Field Trip to Woolaroc
As a work-at-home-mom, I am grateful for the flexibility I have that allows me to take my kids to school, pick them up, and be available to go eat lunch with them and attend school functions. I am not able to volunteer for every opportunity with the PTA, but I can do some.
There are some requests you just don’t turn down. So, when my stepdaughter asked me if I would chaperon her upcoming school field trip to Woolaroc, the answer was instantly, “Yes!” Those of you out there who are stepparents know how difficult it can be to blend families and to earn trust with your stepchildren. To be honest, I got a little teary when she asked. I know, I know, they probably just needed volunteers and she probably didn’t think anything special about asking me, but I sure did.
I made arrangements for someone else to take my littles to school that morning, and found someone to stay with our twelve year old who did his schoolwork online this past school year, and packed up our things for the day. Corrinne even made me a list!
It was a hectic morning for sure. I couldn’t ride on the bus with the class, but had to follow along in my car. The entire fourth grade was going on the field trip, and the line of cars with attending parents was insane. And it was rainy. But we made it!
Woolaroc Museum and Wildlife Preserve was the private ranch of Frank Phillips, and is located on Oklahoma State Highway 123 twelve miles southwest of Bartlesville, Oklahoma. I had visited as a child, probably on a similar field trip, but haven’t been in years. I have to say it was even more interesting to me as an adult to read about the history of the estate and all the fascinating artifacts it holds. Sadly, I wasn’t able to take as much time as I wanted to read every little thing because I had to keep up with these crazy kids who excitedly rushed about, chattering about every clay pot and animal hide they saw!
Frank Phillips’ vision for Woolaroc was to have a place that preserved the Oklahoma he knew as a child, untouched by development and urbanization. I absolutely loved seeing all of the Native American artifacts, and displays like this one. This shadowbox shows all of the different native Oklahoman plants used to produce dyes for textiles. How cool is that?!
It is amazing to see the array of the Phillips collection in the Woolaroc museum. It truly is a vast collection of native artifacts as well as gorgeous artwork. This painting of Pocahontas pleading for the life of John Smith took my breath away.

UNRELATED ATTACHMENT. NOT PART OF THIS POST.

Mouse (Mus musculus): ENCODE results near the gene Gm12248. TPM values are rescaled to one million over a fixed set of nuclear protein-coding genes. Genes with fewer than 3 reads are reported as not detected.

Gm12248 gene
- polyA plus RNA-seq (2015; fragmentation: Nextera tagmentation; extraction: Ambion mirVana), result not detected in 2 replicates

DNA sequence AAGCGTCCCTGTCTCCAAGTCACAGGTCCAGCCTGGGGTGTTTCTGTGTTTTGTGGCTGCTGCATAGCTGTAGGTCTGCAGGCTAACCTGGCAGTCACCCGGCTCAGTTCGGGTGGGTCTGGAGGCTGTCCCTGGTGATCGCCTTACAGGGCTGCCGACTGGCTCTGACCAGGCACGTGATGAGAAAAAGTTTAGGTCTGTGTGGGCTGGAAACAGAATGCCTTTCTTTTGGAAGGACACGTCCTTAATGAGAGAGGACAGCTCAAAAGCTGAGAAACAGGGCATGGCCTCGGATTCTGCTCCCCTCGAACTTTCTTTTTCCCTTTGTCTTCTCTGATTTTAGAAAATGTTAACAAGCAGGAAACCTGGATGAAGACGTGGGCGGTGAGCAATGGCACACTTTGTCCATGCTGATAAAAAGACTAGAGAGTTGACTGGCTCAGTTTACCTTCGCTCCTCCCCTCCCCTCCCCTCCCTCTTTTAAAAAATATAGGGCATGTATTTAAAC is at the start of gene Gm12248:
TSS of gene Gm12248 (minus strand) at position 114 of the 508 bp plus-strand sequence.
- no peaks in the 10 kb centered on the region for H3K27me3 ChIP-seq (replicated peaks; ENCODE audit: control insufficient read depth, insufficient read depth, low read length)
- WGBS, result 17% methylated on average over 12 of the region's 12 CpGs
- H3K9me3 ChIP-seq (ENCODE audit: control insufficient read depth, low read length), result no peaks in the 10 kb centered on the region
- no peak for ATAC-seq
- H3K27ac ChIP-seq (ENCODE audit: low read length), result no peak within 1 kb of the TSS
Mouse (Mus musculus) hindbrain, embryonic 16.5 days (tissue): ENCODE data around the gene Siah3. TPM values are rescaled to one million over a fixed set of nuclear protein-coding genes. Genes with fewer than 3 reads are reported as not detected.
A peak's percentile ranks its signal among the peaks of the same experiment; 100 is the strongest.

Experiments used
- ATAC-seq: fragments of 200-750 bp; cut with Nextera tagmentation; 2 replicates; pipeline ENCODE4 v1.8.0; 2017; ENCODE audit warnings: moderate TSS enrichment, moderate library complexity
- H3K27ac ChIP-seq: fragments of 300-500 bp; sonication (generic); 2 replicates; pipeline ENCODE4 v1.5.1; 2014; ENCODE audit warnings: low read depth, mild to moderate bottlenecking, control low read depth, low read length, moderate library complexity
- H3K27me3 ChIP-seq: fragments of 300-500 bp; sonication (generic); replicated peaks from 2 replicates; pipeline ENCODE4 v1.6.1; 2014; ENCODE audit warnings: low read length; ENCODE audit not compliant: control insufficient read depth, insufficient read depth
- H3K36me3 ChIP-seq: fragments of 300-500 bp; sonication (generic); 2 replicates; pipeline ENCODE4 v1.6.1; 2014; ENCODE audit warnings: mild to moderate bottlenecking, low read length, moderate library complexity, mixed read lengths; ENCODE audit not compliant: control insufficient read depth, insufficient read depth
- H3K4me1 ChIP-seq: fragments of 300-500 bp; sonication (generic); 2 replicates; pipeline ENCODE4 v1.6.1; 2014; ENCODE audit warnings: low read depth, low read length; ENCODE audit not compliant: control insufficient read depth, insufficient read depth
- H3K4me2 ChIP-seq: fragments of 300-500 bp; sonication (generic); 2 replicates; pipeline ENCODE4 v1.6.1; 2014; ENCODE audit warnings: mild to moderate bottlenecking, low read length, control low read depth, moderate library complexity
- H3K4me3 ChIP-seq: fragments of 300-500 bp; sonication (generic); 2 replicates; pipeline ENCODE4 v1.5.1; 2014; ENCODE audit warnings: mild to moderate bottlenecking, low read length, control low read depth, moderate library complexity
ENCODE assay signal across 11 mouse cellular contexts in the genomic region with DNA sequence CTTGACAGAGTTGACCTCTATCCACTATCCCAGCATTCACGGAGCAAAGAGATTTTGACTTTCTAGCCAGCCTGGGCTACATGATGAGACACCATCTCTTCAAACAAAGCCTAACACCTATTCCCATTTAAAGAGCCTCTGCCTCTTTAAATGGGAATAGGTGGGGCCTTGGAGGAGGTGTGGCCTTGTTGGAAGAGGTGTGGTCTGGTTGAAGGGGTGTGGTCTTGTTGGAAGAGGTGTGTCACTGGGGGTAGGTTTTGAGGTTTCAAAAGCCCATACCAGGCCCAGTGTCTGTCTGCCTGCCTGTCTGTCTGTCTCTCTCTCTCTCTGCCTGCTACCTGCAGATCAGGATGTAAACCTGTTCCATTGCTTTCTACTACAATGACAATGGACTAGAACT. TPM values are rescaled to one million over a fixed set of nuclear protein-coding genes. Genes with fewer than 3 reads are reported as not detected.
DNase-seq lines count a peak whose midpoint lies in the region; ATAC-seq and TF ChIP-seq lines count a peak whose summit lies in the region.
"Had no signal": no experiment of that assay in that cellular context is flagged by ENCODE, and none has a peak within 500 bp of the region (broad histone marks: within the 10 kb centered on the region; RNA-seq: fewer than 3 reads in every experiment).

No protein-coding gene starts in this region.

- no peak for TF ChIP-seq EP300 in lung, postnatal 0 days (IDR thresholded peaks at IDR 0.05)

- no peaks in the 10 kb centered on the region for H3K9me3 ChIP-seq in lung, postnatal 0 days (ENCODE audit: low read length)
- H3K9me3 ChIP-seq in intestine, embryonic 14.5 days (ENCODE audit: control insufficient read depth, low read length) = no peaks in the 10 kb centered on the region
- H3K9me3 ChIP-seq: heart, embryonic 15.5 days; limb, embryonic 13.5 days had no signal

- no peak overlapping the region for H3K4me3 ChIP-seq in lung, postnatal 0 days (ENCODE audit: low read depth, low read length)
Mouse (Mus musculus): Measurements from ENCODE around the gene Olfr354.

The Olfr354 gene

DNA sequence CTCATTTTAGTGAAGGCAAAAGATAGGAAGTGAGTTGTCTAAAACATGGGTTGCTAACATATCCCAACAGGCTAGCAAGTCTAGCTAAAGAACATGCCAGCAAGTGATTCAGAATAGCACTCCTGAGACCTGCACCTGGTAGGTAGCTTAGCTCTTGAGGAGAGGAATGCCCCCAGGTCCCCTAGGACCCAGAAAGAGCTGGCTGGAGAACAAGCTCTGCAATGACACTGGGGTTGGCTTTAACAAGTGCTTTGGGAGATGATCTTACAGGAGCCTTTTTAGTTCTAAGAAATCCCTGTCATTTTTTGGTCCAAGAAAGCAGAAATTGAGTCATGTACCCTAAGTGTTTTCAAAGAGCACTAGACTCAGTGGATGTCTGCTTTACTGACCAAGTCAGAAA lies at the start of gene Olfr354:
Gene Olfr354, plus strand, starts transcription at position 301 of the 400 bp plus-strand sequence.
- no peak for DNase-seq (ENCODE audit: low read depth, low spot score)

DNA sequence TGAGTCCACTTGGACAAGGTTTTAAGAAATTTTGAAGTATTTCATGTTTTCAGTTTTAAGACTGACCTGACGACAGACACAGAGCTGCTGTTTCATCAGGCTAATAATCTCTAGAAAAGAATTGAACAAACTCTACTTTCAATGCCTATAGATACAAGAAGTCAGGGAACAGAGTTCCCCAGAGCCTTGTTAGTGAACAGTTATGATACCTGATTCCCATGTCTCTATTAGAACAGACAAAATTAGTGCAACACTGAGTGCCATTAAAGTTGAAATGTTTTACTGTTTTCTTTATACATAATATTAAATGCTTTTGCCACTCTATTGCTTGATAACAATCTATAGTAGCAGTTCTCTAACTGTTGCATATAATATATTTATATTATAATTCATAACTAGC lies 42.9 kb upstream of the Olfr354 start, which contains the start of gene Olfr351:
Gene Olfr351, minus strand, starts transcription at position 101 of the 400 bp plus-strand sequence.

The children, of course, loved all of the animals!
Can you imagine traveling in a covered wagon? This is a REAL covered wagon, that traveled over 625,000 miles with its passengers!
I also had no idea that Frank Phillips was an aviator. In 1927, Phillips was part of a race to Honolulu, using his revolutionary new petroleum product, Phillips Nu-Aviation Gasoline. A replica of the racing plane, named the Woolaroc, hangs beautifully in the museum.
Petroleum is a huge part of Oklahoma history, part and partial to Frank Phillips and his legacy. There is a portion of the museum dedicated to this era of Oklahoma, including a replica of an Oil Lease House, which shows how families who worked on the oil lease land would have lived.
In addition to the museum, there is a 37, 000 acre wildlife preserve, which is home to more than 30 different varieties of animals. There’s also a petting zoo, which my little veterinarian-to-be was very excited to visit!
I should share at this point that this was not the ideal day for a field trip to an outdoor location. It was cold, windy, and rainy. I’m not gonna lie. I was not excited about this part of the day. This is my I’m-not-happy-about-the-weather face.
But I was there for Corrinne and her friends, not myself. So we continued to romp about in the rain, see the animals and the buildings, and even climbed the narrow and slippery stairs to the observation tower. I am actually glad we did; it was really beautiful to look out and see the entire property and remember just how beautiful Oklahoma is. I’m sure it would have been even more lovely had the weather agreed with us!
When you do visit Woolaroc, there is a lot to explore. Because of the inclement weather, we did not do nearly as much outdoor exploration as we could have and stayed mostly in the main buildings and museum, but the ranch would be a fantastic summer day trip adventure. Add it to your list of summer to-dos!
See you around town,